Unhealthy lifestyle choices linked to high BP in children and adolescents

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BRUSSELS: Inactivity, high sugar and salt diets and being overweight account for 90% of high blood pressure cases in children and adolescents. A recent study of high blood pressure in children aged 6 to 16 gives families advice on how to improve their overall health.

The findings of the consensus document from heart health experts have been published in the European Heart Journal, a publication of the European Society of Cardiology (ESC).

“Parents are important agents of change in promoting children’s health behaviors,” said first author Professor Giovanni de Simone of the University of Naples Federico II, Italy. “Very often, high blood pressure and/or obesity coexist in the same family. But even when this is not the case, lifestyle changes should involve all family members.

Fresh produce, fruit, and other fiber-rich foods are encouraged in dietary guidelines for the treatment of high blood pressure in children. It is also advisable to minimize salt intake and avoid sugary drinks and saturated fats.

Children and teens should get no more than two hours of sedentary activity per day and should get at least one hour of vigorous physical activity per day, such as jogging, bicycling, or swimming. Simone’s teacher advised parents to keep an eye on how much time their children spend watching TV or using their smartphone and offer them active alternatives.

Setting realistic goals for weight, diet, and exercise should be done with a focus on the areas that need the most improvement. According to Professor de Simone, young people and their families can track progress towards their goals by keeping a long-term record of their weight, eating habits and physical activity without becoming obsessive.

It is advisable to implement a “healthy reward system”. “The ideal incentives are those that increase social support and reinforce the value of targeted behaviors, such as a family bike ride or a walk with friends,” said Simone’s professor.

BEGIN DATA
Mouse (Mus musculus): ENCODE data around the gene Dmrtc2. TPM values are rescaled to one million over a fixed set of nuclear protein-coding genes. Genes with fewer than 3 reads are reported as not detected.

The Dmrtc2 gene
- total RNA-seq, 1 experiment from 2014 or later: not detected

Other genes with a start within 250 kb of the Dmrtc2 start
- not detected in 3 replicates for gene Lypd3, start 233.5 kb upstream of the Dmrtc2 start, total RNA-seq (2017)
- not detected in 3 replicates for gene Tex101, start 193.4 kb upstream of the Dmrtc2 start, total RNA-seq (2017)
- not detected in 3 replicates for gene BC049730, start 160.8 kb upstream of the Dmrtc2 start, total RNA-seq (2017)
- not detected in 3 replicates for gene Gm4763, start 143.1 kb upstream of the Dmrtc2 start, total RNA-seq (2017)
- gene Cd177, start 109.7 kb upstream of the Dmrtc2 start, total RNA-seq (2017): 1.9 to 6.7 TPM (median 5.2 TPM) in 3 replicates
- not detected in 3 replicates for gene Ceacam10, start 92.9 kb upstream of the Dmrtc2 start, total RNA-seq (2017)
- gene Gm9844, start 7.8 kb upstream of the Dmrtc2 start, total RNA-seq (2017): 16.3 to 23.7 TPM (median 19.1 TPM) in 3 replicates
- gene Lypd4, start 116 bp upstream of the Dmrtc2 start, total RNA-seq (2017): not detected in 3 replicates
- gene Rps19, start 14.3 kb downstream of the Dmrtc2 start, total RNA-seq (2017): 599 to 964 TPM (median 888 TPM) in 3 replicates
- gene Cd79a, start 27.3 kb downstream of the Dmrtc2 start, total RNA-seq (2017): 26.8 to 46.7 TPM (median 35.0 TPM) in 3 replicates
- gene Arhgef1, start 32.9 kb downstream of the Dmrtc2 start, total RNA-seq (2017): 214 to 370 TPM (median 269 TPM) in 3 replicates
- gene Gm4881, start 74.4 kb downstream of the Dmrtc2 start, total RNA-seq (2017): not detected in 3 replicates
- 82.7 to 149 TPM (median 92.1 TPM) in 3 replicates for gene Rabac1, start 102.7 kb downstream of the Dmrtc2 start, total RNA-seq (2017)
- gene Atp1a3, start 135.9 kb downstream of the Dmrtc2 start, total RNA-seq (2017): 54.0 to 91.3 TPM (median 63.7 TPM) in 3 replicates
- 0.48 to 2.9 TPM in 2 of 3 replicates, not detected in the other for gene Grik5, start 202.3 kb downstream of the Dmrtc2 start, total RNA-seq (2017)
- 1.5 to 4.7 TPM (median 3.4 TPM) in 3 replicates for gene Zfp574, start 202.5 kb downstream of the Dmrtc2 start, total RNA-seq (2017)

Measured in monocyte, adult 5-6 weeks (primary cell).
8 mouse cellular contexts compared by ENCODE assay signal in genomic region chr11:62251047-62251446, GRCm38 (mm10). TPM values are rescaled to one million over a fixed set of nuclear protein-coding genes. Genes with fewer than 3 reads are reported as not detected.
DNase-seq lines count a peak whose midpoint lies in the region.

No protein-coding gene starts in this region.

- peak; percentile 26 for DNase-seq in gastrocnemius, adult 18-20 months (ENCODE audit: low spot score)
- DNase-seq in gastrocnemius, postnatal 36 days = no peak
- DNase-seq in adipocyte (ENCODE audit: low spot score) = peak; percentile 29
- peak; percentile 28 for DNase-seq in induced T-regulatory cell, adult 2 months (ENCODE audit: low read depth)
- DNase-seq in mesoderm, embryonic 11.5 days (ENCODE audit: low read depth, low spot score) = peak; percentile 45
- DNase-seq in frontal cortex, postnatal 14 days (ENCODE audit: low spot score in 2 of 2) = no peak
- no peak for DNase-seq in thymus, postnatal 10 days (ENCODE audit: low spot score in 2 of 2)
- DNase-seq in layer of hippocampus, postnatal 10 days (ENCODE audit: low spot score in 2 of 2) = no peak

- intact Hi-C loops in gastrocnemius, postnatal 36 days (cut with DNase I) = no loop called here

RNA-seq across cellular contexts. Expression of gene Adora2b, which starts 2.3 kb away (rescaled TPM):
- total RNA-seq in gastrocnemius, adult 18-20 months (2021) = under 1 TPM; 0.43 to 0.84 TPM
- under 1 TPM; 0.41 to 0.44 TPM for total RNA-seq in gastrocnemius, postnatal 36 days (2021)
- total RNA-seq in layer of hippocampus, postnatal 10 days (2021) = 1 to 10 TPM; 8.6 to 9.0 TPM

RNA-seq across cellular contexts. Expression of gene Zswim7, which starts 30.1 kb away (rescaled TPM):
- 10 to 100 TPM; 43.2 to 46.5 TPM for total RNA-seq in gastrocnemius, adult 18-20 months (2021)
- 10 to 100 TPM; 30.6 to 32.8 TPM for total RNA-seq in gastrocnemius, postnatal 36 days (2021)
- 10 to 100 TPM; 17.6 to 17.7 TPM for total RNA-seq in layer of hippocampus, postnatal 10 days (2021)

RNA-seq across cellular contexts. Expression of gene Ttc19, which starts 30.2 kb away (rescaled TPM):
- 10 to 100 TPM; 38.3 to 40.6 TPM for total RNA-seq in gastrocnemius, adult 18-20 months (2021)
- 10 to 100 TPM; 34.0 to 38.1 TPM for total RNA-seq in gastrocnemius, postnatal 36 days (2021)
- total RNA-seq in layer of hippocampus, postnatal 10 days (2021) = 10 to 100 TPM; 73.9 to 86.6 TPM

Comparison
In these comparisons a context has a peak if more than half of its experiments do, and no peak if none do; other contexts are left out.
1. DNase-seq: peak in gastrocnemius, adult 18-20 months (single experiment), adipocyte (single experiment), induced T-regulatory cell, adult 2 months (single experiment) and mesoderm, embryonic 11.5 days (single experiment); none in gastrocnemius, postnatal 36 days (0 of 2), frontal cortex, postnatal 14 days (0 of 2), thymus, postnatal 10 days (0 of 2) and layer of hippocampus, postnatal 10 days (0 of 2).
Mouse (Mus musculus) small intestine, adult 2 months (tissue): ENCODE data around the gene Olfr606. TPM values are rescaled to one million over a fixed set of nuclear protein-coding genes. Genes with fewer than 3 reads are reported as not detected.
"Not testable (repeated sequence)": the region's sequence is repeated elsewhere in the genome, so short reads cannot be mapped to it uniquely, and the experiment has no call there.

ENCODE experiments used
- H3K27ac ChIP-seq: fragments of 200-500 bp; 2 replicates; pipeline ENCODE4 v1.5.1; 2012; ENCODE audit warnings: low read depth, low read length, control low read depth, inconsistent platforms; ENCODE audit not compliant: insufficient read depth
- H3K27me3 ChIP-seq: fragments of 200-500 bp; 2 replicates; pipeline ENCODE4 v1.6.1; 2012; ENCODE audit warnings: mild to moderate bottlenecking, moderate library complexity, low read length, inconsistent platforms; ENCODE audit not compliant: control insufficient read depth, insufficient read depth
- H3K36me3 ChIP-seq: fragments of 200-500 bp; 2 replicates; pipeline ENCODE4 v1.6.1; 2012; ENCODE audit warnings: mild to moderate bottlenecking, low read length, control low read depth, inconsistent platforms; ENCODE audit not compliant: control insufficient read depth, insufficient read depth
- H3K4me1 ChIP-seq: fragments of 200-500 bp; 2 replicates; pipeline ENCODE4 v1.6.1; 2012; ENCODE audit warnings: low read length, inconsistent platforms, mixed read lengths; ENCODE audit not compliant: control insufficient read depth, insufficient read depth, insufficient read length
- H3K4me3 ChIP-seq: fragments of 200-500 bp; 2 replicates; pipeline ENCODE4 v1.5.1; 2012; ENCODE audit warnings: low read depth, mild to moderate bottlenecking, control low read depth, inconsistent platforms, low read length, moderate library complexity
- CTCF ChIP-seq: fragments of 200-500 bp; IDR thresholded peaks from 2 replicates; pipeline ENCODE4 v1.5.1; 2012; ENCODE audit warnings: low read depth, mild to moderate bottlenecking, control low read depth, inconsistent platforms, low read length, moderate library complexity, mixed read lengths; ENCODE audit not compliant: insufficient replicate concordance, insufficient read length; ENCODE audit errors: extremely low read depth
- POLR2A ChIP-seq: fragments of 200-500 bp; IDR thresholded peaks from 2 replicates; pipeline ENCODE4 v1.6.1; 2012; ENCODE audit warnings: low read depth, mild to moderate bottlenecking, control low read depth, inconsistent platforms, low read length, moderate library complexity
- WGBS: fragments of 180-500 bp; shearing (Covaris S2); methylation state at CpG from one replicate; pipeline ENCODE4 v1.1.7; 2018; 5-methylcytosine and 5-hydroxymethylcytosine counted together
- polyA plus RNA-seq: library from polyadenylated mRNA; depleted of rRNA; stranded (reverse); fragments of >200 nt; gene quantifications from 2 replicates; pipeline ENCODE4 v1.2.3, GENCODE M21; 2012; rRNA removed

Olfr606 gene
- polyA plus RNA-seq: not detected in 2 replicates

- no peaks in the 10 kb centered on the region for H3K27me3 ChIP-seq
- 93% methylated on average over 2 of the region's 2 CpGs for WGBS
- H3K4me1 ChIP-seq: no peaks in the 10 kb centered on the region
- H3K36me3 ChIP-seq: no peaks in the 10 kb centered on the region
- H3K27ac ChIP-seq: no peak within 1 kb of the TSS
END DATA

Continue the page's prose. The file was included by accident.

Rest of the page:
According to the report, childhood obesity and hypertension are “insidious siblings” that turn into serious health risks over time. Studies show that childhood hypertension is on the rise, with obesity, particularly abdominal obesity, contributing to some of these increases. Less than 2% of normal weight children are thought to have high blood pressure, compared to 5% of overweight children and 15% of obese children. “The increase in childhood hypertension is of great concern because it is associated with the persistence of hypertension and other cardiovascular problems into adulthood,” said Professor de Simone.

It is essential to identify high blood pressure early so that it can be controlled through lifestyle changes and, if necessary, medication. A doctor or nurse can identify children with high blood pressure with a single blood pressure reading, but a second visit is advised for confirmation. Dr de Simone said: “Regardless of symptoms, screening should be done at least once a year in the primary care setting. This is due to the fact that hypertension in children, just like in adults, is usually asymptomatic.

A medical history and physical exam are needed to identify potential causes and identify behaviors that can be changed when blood pressure measurements indicate hypertension. Birth weight, gestational age, family history of hypertension and cardiovascular disease, lifestyle factors such as smoking, salt intake, alcohol consumption, physical activity and leisure activities, and Potential symptoms like headaches, nosebleeds, dizziness, visual disturbances, poor school performance, attention problems, shortness of breath, palpitations and fainting are all included in the information.

Early intervention for childhood hypertension should focus on behavior modification and education. Low dose medication should be started if blood pressure goals are not met. Small doses of two drugs may be needed if one drug is ineffective.

The authors urge public health organizations to make the prevention and treatment of hypertension in children and adolescents a top priority. For example, awareness campaigns on the dangers of high blood pressure in young people and the benefits of a healthy lifestyle including exercise, a healthy diet low in salt and sugar and quitting smoking. Other suggested actions include setting aside time for children to watch television and use social media without encouraging unhealthy eating habits or other potentially dangerous lifestyle choices.

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